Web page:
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The Government has extended work visas for 10,000 people already in the New Zealand and will allow 200 more dairy workers and 50 vets into the country

The Government has extended work visas for 10,000 people already in the New Zealand and will allow 200 more dairy workers and 50 vets into the country
MANAGING LABOUR: Kris Faafoi says he's extending the stay of about 10,000 people by a further six months.

In twin announcements on Thursday the Government has extended the work visas for 10,000 people already in New Zealand, while separately approved border exceptions that will let 200 more dairy workers and 50 vets come to the country.

Immigration Minister Kris Faafoi said around 10,000 Working Holiday visas and Supplementary Seasonal Employment (SSE) work visas due to expire between 21 June 2021 and 31 December 2021 will be extended for another six months "to help manage ongoing labour shortages while New Zealand’s Covid-19 border restrictions remain in place".

SSE visa holders will also be given open work rights, allowing them to work in any sector.

“This will provide employers with an assurance that they can continue to access the current onshore workforce to help fill roles."

He would continue to monitor the border and labour market situations and extend these visas again if necessary.

And in the second announcement, Agriculture Minister Damien O'Connor said the Government has approved border class exceptions for an additional 200 dairy workers and 50 veterinarians to enter New Zealand.

“It is clear from conversations with the dairy and veterinarian sectors that they are facing workforce pressures. These border exceptions will go a long way towards relieving those pressures.” 

The exceptions will allow up to 150 dairy farm workers in management roles on farms, up to 50 workers in dairy assistant roles, and up to 50 general practice vets to enter New Zealand, along with their partners and dependent children.

“What we have also made clear to sector leaders that we need to ensure there is a strong incentive for New Zealanders to take up entry level roles and develop careers in dairying."

This is the announcement from Faafoi:

Changes to onshore visas will provide employers and visa holders with more certainty, Immigration Minister Kris Faafoi has announced.

Around 10,000 Working Holiday visas and Supplementary Seasonal Employment (SSE) work visas due to expire between 21 June 2021 and 31 December 2021 will be extended for another six months to help manage ongoing labour shortages while New Zealand’s COVID-19 border restrictions remain in place.

SSE visa holders will also be given open work rights, allowing them to work in any sector.

“This will provide employers with an assurance that they can continue to access the current onshore workforce to help fill roles.

“It will also put the minds of visa holders at ease knowing they can stay and work in New Zealand for the foreseeable future,” Kris Faafoi said.

“We will continue to monitor the border and labour market situations and will extend these visas again if necessary.”

Essential Skills work visas will not be extended again, but the duration of Essential Skills visas for jobs paid below the median wage will increase from six to 12 months taking them back to pre-COVID settings. The implementation of the stand-down period for these jobs will also be further postponed until July 2022.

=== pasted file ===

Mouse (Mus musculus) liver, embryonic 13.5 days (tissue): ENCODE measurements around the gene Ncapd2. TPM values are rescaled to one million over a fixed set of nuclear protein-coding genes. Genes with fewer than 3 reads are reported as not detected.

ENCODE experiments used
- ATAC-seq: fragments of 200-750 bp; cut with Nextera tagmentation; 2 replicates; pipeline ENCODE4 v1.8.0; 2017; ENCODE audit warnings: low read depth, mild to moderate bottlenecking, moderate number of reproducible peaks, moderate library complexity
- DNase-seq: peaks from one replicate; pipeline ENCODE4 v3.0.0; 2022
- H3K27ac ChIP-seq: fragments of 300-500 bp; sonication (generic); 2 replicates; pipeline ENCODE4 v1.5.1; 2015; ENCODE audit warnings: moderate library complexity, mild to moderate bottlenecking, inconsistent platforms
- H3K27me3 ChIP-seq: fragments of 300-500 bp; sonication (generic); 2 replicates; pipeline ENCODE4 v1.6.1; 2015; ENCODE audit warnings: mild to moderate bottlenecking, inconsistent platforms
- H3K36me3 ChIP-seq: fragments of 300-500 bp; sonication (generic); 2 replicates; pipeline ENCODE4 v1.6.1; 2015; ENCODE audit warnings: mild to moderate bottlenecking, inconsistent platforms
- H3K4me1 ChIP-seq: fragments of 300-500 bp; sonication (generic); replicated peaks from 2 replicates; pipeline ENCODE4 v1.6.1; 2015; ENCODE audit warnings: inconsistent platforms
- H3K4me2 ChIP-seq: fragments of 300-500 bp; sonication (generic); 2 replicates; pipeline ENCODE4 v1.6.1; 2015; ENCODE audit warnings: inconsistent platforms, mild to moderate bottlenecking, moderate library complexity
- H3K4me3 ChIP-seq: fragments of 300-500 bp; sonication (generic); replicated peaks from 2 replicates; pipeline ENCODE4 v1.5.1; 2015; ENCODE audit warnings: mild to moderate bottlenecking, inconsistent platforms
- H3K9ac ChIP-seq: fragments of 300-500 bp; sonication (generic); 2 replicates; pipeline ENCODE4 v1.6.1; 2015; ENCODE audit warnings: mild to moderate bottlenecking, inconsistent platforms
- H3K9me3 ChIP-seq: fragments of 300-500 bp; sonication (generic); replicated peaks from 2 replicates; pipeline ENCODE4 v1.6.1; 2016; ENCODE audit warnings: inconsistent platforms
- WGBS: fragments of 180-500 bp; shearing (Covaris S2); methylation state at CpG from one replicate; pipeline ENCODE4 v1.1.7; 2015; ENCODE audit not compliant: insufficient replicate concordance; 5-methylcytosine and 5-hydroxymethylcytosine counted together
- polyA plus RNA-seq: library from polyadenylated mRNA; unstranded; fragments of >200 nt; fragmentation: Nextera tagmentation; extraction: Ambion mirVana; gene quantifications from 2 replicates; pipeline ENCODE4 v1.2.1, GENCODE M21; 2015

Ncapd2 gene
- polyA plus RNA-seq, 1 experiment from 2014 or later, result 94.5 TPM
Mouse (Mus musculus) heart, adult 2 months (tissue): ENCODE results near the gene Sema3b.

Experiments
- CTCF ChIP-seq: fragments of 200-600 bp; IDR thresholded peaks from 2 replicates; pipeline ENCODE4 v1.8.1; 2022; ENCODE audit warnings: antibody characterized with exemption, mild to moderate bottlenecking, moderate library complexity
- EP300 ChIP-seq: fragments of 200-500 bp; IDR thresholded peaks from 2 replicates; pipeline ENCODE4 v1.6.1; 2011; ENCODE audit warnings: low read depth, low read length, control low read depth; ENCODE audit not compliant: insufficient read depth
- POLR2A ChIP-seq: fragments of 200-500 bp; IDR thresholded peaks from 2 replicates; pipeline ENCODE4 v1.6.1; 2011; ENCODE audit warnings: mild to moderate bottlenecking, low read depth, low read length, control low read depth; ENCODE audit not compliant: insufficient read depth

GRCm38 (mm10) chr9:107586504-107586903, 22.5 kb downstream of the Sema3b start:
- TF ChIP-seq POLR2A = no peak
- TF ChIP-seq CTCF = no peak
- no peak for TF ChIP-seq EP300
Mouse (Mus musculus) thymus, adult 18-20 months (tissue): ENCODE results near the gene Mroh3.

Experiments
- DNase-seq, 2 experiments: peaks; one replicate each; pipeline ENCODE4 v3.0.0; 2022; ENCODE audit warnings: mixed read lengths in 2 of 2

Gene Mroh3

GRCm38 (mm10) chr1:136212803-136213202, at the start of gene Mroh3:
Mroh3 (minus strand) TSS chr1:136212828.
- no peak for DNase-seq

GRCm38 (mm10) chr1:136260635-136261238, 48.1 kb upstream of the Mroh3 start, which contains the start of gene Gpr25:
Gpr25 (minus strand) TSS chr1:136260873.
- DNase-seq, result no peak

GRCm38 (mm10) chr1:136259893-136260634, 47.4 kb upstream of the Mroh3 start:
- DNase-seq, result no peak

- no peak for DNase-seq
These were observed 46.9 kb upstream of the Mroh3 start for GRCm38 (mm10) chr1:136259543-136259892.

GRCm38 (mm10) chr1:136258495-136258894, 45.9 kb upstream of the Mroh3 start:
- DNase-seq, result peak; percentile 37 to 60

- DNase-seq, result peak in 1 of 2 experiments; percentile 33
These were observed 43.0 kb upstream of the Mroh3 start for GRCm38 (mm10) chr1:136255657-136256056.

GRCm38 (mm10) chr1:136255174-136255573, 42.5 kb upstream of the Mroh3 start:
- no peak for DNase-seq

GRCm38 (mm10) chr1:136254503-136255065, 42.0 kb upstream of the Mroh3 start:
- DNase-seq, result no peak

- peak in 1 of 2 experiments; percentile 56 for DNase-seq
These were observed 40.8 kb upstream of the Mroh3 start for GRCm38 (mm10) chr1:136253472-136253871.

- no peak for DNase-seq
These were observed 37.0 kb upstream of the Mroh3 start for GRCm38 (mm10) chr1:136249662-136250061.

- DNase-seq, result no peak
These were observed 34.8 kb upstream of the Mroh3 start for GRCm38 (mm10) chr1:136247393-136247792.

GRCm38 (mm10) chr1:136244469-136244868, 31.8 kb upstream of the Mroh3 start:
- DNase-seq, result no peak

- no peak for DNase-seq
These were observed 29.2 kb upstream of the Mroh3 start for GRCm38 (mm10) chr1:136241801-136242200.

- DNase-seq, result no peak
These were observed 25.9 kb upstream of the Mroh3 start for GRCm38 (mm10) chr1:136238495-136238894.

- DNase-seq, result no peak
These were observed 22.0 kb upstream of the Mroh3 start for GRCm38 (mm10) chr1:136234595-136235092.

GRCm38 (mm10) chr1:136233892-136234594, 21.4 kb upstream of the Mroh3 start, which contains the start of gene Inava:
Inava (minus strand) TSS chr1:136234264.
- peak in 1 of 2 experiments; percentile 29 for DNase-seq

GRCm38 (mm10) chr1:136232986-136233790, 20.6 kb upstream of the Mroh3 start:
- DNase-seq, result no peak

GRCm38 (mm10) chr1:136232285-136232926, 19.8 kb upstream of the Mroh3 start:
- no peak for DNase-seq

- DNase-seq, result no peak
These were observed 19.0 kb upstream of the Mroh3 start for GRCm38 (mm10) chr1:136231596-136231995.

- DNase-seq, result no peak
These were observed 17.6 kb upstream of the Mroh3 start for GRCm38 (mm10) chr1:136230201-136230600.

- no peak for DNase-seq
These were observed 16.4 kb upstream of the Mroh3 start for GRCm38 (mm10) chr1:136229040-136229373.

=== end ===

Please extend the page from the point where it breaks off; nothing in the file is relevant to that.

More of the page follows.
“These changes will provide more certainty to workers and their employers that workers whose skills are still needed can remain in New Zealand, subject to labour market testing to prove there are no New Zealanders available to fill the role if an employer wants to support a work visa application,” Kris Faafoi said.

“The visa extensions and deferral of the stand-down period are temporary measures and reflect the Government’s commitment to support employers and sectors facing workforce shortages while our border restrictions remain in place.

“This approach is in line with the overall objective of new temporary work visa reforms that are designed to ensure New Zealanders are prioritised for work opportunities.”

Alongside these changes to Essential Skills work visas, from 19 July, visa applications will be assessed against the updated median hourly wage rate of $27. This pay rate will determine whether jobs are treated as higher or lower paid. The wage rate was set following public consultation.

Employers paying under the median wage can still access migrant workers but will need to check with the Ministry of Social Development to see whether a registered job seeker is available.

“The Government recently outlined our long-term vision for New Zealand’s immigration system which will involve sectors making a managed transition to new ways of attracting, training and upskilling Kiwis into jobs and investing in productivity measures that will support New Zealand’s COVID-19 recovery.

“We encourage sectors and employers to think about how to make this shift and look for ways to recruit New Zealanders before turning to temporary migrant workers,” Kris Faafoi said.

Immigration New Zealand will contact all visa holders eligible for the Working Holiday or SSE visa extension by 25 June 2021.

And this is the announcement from O'Connor:

The Government has approved border class exceptions for an additional 200 dairy workers and 50 veterinarians to enter New Zealand, Agriculture Minister Damien O’Connor announced today.

 “It is clear from conversations with the dairy and veterinarian sectors that they are facing workforce pressures. These border exceptions will go a long way towards relieving those pressures,” Damien O’Connor said.

The exceptions will allow up to 150 dairy farm workers in management roles on farms, up to 50 workers in dairy assistant roles, and up to 50 general practice vets to enter New Zealand, along with their partners and dependent children.